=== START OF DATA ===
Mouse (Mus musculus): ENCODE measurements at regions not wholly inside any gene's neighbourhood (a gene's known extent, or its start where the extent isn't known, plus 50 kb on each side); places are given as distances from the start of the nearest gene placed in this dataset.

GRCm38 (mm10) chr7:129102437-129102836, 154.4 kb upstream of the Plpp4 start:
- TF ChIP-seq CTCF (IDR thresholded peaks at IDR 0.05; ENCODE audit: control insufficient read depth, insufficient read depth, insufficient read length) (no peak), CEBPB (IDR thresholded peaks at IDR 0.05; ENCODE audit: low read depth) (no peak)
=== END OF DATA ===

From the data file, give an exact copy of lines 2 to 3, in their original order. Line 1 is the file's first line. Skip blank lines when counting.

GRCm38 (mm10) chr7:129102437-129102836, 154.4 kb upstream of the Plpp4 start:
- TF ChIP-seq CTCF (IDR thresholded peaks at IDR 0.05; ENCODE audit: control insufficient read depth, insufficient read depth, insufficient read length) (no peak), CEBPB (IDR thresholded peaks at IDR 0.05; ENCODE audit: low read depth) (no peak)